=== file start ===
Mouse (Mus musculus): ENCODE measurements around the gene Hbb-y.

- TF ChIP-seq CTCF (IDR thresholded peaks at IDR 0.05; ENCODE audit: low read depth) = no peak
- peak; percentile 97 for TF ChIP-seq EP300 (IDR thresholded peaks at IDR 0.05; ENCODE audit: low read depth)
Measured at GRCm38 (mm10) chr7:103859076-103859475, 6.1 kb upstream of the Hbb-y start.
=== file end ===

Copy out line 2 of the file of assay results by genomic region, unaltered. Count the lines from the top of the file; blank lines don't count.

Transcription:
- TF ChIP-seq CTCF (IDR thresholded peaks at IDR 0.05; ENCODE audit: low read depth) = no peak